‘Faculty Band’ is one of his most recent exhibitions and exhibits works that are radically novel, both in technique and scale. This is reportedly the closest to ‘making’ that this artist has ever been. In this exhibition, his paintings are literally made into paintings – there is a large emphasis on three-dimensionality and the revealing of the constructive, accretive nature. The pieces combine traditional media associated with painting-making (linen, canvas), along with every day materials such as cloth bags, felt and commercial banners. Another layering process within his work allows the conversation of his own vocabulary and that of Georges Braque, Kurt Schwitters, Daniel Spoerri and David Hammons. It has been described by Thomas Dane Gallery that “in a real ‘tour-de-force’, they simultaneously reveal the secrets and entrails of their own making, as well as accumulating layers, planes and ‘veils’ that render their ‘whole’ or unified examination almost impossible. These will be ‘punctuated’ by more intimate objects: small paintings made from/onto flea-market books, from a whole variety of genres. The books, now with their pages sealed in by the spills, marks and drips of the painting process, are transformed into ready-made grounds for gestural abstraction. They ressemble a painter’s study or variations on Paul Serusier’s ‘Talisman’, proposing a new kind of reading, both obliterated and open-ended, both as signifier and signified.”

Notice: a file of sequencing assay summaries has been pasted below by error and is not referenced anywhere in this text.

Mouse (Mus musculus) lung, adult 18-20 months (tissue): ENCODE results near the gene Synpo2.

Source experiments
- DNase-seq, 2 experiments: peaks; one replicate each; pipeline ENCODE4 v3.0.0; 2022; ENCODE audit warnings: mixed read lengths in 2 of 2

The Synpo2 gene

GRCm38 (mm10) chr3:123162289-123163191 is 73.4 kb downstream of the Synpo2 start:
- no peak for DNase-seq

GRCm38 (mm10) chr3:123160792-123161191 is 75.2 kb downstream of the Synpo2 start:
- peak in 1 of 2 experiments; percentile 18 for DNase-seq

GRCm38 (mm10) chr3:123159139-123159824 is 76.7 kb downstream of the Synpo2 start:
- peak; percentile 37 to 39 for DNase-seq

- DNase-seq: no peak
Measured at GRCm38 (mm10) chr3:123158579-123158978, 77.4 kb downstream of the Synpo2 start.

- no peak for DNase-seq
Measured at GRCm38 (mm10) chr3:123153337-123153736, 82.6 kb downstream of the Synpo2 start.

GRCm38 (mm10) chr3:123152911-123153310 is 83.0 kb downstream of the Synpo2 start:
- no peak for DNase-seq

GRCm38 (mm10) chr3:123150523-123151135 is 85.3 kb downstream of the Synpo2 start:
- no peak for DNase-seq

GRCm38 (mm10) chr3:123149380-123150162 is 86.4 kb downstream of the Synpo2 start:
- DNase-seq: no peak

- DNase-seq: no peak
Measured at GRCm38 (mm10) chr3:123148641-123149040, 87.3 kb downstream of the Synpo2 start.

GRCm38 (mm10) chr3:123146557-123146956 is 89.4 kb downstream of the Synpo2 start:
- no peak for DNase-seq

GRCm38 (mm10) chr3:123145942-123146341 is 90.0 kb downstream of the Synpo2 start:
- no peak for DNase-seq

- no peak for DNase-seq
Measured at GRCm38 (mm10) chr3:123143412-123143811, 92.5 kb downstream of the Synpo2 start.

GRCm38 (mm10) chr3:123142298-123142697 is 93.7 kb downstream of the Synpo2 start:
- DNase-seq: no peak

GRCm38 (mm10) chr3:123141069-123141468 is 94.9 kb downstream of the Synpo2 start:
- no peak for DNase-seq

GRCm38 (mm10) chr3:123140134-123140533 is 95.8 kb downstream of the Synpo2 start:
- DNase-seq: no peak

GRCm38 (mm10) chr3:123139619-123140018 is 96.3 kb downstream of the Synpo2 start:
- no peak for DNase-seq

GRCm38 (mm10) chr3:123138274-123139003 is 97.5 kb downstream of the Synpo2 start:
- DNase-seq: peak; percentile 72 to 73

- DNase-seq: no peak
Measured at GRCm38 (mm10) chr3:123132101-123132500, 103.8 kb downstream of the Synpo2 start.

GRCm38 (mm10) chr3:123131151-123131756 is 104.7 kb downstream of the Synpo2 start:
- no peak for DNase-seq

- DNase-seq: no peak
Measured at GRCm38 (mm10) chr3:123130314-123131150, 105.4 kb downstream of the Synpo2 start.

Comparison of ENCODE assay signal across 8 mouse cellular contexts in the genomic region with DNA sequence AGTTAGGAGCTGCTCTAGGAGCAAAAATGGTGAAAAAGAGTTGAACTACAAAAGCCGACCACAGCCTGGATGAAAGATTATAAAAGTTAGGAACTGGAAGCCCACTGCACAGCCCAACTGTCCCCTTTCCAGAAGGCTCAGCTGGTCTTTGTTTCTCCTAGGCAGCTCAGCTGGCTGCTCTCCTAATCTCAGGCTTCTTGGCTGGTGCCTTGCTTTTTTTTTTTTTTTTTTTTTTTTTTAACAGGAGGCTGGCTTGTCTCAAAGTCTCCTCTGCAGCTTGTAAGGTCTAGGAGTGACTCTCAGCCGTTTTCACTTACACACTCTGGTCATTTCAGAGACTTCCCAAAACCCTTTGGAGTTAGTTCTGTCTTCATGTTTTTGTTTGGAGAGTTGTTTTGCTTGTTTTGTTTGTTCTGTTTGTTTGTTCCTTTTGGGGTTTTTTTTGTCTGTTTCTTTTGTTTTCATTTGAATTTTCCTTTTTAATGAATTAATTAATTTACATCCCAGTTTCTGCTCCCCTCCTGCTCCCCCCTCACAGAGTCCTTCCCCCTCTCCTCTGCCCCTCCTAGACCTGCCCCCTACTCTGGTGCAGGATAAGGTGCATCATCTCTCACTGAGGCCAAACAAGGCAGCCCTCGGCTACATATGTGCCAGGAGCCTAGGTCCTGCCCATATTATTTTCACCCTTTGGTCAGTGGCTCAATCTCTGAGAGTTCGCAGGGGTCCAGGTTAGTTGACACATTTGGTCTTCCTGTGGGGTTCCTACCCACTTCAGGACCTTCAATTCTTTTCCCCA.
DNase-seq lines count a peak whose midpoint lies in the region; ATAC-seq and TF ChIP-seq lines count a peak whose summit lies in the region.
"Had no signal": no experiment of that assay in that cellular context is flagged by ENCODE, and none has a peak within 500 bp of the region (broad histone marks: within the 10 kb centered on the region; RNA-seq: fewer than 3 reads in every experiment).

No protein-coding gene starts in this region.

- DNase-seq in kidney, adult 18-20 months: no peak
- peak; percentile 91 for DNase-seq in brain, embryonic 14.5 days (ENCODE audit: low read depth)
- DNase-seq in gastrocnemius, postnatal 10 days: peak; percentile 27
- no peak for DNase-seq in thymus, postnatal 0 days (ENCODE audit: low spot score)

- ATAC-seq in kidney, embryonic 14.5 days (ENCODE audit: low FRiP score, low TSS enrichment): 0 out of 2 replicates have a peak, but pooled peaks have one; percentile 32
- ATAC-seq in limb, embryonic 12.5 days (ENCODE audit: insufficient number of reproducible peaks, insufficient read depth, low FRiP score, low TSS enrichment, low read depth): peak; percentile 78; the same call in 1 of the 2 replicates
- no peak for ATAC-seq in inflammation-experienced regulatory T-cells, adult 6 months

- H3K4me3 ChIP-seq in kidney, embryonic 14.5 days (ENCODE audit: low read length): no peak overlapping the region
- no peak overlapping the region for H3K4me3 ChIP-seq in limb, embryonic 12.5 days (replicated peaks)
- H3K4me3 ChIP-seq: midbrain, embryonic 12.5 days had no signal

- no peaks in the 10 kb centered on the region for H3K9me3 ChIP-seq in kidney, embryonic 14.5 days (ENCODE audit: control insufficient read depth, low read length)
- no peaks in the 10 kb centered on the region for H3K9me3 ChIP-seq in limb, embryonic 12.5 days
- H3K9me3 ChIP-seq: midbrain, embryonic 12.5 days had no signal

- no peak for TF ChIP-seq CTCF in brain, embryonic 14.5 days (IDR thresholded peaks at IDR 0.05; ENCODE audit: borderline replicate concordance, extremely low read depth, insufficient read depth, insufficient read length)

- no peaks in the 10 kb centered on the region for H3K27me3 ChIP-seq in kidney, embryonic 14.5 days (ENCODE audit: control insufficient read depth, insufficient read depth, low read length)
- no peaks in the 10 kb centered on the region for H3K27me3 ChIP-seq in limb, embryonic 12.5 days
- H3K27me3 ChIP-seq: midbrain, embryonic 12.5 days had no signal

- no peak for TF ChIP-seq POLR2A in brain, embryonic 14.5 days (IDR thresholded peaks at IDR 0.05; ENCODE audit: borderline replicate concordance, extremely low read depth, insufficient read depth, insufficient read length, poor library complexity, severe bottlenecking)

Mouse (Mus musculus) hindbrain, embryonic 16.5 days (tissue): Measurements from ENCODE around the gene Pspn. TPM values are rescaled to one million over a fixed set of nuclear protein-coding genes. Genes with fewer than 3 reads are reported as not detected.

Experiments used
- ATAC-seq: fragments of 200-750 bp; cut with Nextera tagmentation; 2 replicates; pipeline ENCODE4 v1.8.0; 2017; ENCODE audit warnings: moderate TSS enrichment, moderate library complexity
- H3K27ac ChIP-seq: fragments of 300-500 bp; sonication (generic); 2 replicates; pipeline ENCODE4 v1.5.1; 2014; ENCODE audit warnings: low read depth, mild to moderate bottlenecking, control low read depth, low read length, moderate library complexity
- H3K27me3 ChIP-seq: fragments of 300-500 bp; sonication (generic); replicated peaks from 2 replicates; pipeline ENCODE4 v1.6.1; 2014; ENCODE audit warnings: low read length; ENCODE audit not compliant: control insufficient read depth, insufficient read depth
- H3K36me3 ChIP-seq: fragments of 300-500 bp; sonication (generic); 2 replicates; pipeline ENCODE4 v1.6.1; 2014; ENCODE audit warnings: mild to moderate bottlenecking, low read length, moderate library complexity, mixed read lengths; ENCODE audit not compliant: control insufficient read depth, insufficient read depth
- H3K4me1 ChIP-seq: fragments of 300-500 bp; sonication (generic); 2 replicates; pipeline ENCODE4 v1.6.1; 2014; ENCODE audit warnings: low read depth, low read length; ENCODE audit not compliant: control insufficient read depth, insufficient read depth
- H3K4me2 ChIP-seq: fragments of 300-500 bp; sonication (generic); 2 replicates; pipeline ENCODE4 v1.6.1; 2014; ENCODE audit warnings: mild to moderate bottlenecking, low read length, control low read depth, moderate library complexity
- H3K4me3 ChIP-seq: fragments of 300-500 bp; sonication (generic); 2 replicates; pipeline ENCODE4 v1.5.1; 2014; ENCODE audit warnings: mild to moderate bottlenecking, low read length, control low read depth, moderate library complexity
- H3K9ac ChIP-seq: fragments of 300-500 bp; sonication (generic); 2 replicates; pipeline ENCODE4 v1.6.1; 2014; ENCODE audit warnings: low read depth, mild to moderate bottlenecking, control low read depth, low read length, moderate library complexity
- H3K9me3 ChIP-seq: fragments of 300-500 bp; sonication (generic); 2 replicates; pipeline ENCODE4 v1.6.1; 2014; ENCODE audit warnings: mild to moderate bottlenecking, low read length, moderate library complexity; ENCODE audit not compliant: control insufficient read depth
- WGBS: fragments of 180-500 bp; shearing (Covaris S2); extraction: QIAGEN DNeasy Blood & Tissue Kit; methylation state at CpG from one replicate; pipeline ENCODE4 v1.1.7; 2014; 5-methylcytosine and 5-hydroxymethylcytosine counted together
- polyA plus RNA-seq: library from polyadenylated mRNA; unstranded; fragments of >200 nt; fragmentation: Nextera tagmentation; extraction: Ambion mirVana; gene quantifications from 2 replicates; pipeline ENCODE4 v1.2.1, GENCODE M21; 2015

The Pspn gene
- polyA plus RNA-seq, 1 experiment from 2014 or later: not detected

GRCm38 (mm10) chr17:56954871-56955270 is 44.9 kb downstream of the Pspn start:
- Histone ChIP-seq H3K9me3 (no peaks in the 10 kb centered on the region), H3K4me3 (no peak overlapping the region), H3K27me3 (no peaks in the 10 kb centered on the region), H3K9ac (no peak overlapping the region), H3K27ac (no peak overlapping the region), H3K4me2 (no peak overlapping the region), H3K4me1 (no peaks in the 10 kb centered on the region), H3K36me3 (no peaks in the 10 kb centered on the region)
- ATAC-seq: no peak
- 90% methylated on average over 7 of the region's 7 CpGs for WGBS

Herrera’s wall paintings, collages and photographs don’t look like graffiti, but they are deployed in a similar way. His foreground patterns resemble abstracted brushstrokes or a child’s scribbles. Yet these marks have been enlarged, extracted or translated into the idea of the artist’s gesture, rather than the original mark itself. Herrera couples these shapes with scenery borrowed from mass culture, such as colouring books or Disney cartoons. Like a graffiti artist, he literally inserts his expressive mark into an artistic landscape that already exists. – Frieze
Arturo Herrera’s full CV can be found here, and is not represented by his own website. The home of his artworks is the Thomas Dane Gallery, London. His works have been exhibited in galleries and museums throughout the United States and Europe, and currently lives and works in Berlin. Previous one-person exhibition venues include Centre d’Art Contemporain, Dia Center for the Arts, Centro Galego de Arte Contemporánea, Whitney Museum of American art, UCLA Hammer Museum, P.S. 1 Contemporary Art Center, and The Tate, London.